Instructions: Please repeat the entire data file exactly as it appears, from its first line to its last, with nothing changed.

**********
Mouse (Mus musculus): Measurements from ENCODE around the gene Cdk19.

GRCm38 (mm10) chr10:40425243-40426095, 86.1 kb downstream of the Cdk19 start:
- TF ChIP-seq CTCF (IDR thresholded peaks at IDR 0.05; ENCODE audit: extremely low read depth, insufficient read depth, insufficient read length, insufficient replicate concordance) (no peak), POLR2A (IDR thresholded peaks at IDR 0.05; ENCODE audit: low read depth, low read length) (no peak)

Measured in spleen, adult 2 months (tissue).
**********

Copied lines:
Mouse (Mus musculus): Measurements from ENCODE around the gene Cdk19.

GRCm38 (mm10) chr10:40425243-40426095, 86.1 kb downstream of the Cdk19 start:
- TF ChIP-seq CTCF (IDR thresholded peaks at IDR 0.05; ENCODE audit: extremely low read depth, insufficient read depth, insufficient read length, insufficient replicate concordance) (no peak), POLR2A (IDR thresholded peaks at IDR 0.05; ENCODE audit: low read depth, low read length) (no peak)

Measured in spleen, adult 2 months (tissue).